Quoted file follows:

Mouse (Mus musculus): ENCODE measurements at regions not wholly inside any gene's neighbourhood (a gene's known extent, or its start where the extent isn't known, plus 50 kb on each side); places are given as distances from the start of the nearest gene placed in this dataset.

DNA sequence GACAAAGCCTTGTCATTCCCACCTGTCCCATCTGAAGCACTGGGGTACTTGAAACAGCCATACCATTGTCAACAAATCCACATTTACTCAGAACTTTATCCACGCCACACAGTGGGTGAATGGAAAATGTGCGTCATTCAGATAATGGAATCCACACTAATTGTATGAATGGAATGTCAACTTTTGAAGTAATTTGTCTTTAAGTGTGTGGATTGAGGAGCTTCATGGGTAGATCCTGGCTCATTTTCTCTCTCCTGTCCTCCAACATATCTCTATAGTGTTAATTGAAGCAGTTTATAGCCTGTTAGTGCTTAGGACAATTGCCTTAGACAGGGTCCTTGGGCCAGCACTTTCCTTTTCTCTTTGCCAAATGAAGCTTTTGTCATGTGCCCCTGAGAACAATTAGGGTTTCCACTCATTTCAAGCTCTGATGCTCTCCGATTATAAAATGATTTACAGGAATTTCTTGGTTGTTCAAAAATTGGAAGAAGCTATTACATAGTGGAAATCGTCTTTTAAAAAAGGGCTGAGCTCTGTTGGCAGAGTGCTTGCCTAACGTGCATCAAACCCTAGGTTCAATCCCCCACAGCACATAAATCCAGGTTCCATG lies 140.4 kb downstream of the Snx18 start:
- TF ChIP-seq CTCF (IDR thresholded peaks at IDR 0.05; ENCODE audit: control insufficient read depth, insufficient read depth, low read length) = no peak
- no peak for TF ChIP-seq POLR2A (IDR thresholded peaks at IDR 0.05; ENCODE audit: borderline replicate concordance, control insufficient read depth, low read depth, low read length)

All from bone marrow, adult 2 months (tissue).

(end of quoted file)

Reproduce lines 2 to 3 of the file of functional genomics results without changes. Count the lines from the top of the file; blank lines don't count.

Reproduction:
DNA sequence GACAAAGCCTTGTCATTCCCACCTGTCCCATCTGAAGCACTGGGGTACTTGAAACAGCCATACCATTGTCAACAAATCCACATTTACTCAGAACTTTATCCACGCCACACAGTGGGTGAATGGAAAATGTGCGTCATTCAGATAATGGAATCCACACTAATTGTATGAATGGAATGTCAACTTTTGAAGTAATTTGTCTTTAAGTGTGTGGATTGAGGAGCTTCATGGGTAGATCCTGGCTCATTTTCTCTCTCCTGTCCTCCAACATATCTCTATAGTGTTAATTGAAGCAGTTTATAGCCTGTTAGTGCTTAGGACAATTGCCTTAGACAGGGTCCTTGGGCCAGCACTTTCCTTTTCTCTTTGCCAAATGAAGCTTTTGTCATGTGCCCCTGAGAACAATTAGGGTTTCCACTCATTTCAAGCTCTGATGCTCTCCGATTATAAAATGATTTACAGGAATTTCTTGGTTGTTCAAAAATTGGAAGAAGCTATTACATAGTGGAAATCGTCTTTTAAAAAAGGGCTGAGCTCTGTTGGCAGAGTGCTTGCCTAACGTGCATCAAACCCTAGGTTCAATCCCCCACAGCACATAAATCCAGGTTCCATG lies 140.4 kb downstream of the Snx18 start:
- TF ChIP-seq CTCF (IDR thresholded peaks at IDR 0.05; ENCODE audit: control insufficient read depth, insufficient read depth, low read length) = no peak